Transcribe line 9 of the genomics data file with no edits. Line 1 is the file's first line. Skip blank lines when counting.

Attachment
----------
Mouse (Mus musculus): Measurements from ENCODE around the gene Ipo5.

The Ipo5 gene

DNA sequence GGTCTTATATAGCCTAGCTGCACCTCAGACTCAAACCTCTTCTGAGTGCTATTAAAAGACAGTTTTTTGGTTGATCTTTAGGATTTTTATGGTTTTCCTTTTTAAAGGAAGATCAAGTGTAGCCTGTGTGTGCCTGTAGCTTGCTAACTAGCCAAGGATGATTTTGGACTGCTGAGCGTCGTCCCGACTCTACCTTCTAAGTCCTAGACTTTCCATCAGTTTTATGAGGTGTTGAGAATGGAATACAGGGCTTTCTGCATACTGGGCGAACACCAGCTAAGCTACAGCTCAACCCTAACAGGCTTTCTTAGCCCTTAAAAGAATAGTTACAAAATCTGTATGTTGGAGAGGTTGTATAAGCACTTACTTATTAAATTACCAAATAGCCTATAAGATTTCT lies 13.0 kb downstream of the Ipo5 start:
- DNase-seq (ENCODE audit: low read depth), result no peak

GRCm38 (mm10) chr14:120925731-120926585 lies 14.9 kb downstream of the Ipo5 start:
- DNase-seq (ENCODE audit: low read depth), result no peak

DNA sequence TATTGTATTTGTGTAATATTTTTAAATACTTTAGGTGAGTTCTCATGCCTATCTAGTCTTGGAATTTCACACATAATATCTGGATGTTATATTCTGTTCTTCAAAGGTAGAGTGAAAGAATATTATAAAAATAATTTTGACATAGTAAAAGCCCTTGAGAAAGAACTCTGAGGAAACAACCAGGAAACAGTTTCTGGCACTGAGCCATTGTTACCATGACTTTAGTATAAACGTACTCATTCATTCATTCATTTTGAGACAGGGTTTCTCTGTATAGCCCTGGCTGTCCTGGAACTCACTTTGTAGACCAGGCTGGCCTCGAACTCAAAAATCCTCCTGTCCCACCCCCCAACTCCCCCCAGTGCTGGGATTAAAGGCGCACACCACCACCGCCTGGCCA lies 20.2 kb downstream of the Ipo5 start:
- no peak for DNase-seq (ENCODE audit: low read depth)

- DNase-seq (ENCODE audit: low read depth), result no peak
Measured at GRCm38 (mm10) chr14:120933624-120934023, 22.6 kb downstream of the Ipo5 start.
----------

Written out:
- DNase-seq (ENCODE audit: low read depth), result no peak